With nearly 1,000 hits and counting, my post “Why do hedge fund ADORE charters?” was surprisingly popular. One of the issues raised by commenters on the post was the New Markets Tax Credit. It has been discussed elsewhere (here and here). We thought we would add more hard numbers to the discussion. This post was written in collaboration with Lindsay Butterfield, an EPP masters student at UT-Austin. The post is based on her final presentation in my Fall 2012 School Law and Policy course. Disclosure: As I have mentioned previously, I was an instructor at Aspire’s East Palo Alto charter and I currently sit on the board of the UT-Austin charter school. This insider view on charters has inspired research that shows that not all is well in the direction of the choice movement.
Show Me the Money: Sample of Private Investment, Advocacy Groups, and Charters
In 2010, JPMorgan Chase publicized that it will provide $325 million in financing assistance to aid charter schools with facilities development, including $50 million in grants of permanent equity to community development financial institutions working with charters.
Texas based Harmony Public Schools made headlines in 2010 for a bond issued at $90 million underwritten by Morgan Keegan and Jefferies & Company.
The Democrats for Education Reform (huge proponents of charters) are heavily supported by wealthy management firms such as Anchorage Capital Partners and Greenlight Capital.
Education Reform Now, an advocacy group has also received millions of dollars in generous support from philanthropic Wall Street organizations.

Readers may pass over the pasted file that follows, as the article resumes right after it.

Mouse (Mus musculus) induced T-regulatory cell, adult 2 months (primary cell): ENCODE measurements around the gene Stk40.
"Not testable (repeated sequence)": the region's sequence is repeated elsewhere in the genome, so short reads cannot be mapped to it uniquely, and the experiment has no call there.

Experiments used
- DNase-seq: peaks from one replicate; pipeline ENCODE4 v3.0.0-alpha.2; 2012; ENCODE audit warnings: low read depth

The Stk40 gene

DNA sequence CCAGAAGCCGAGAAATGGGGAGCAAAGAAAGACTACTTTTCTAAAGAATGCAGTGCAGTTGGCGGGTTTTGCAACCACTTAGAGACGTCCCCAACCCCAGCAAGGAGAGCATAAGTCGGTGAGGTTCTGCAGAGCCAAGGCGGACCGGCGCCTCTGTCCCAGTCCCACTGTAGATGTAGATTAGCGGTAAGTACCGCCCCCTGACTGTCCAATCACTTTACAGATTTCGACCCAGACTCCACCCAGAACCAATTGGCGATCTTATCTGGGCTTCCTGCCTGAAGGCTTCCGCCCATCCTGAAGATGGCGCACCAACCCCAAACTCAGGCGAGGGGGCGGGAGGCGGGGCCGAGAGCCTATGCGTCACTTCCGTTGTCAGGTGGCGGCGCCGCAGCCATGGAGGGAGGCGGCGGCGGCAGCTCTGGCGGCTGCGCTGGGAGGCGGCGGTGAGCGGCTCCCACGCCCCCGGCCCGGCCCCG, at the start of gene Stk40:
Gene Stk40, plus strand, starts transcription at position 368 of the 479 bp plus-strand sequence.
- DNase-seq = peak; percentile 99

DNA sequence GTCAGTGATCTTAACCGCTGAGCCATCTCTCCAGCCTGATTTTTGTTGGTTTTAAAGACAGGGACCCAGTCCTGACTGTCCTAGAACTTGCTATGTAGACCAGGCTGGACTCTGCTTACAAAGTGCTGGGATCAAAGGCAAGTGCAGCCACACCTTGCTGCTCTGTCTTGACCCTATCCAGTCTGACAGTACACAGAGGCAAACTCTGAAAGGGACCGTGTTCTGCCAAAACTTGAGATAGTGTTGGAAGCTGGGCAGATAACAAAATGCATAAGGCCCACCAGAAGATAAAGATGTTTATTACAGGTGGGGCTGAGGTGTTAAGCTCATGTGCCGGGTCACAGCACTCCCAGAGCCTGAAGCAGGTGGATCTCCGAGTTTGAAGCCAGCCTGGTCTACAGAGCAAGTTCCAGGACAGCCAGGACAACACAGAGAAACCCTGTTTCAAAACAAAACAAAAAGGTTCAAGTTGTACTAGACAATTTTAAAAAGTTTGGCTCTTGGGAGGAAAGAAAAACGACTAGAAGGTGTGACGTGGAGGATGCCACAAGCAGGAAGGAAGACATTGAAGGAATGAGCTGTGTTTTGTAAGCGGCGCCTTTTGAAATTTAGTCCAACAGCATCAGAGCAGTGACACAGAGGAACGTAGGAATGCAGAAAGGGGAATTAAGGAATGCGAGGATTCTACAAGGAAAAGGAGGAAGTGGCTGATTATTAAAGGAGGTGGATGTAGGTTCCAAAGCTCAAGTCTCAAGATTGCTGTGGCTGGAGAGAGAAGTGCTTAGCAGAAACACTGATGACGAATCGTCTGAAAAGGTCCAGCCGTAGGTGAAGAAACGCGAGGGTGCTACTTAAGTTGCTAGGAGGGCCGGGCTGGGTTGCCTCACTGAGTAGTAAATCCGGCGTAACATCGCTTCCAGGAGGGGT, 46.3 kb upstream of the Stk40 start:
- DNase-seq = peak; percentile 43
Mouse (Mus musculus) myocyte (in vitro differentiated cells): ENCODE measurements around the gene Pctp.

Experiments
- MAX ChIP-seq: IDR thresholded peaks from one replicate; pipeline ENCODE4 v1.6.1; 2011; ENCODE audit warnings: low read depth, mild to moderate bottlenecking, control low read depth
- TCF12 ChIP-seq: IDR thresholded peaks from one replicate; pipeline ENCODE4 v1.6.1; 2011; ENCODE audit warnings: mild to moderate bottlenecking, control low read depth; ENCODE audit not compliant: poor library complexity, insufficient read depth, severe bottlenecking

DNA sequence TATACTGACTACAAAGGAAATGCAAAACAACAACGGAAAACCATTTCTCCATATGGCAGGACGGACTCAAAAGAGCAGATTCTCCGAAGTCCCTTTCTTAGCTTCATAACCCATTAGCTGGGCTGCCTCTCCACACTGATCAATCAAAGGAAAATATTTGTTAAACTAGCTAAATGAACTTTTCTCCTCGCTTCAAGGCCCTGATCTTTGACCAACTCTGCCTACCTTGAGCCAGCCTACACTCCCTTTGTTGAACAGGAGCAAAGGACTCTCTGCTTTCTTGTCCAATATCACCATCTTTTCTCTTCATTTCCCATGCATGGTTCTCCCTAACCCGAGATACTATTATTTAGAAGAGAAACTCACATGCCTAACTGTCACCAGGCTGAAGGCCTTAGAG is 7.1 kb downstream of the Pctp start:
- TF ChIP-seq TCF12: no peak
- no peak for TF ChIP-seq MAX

The Financial Risk Gap: Traditional Public Schools vs. Charters
Default Rate: 3.91 percent of charter school bonds versus 0.03 percent of traditional school districts
National data from the Center for Education Reform reveals information on charter school closures: 6,700 charter schools that have opened since 1992 and 15% have closed.
Texas Data show that between 1998 and 2011- the Texas Education Agency closed 52 charters (Center for Education Reform, 2011)
Higher rates of closure = higher risk = higher bond rates. Charter Schools: Approximately 8% Traditional Public Schools: 3% Cloaking Inequity discussed here. Wall Street Journal discussed here (subscription).
Incentives to Invest in Charter Schools?: New Markets Tax Credit
New Markets Tax Credit that was a part of the Community Renewal Tax Relief Act of 2000
Expected to result in the creation of jobs and material improvement in the lives of residents of low-income communities.
Section 45D of the Internal Revenue Code: “permits individual and corporate taxpayers to receive a credit against federal income taxes for making Qualified Equity Investments (QEIs) in qualified community development entities (CDEs)” (Internal Revenue Service, 2010, p. 1).
More from the IRS: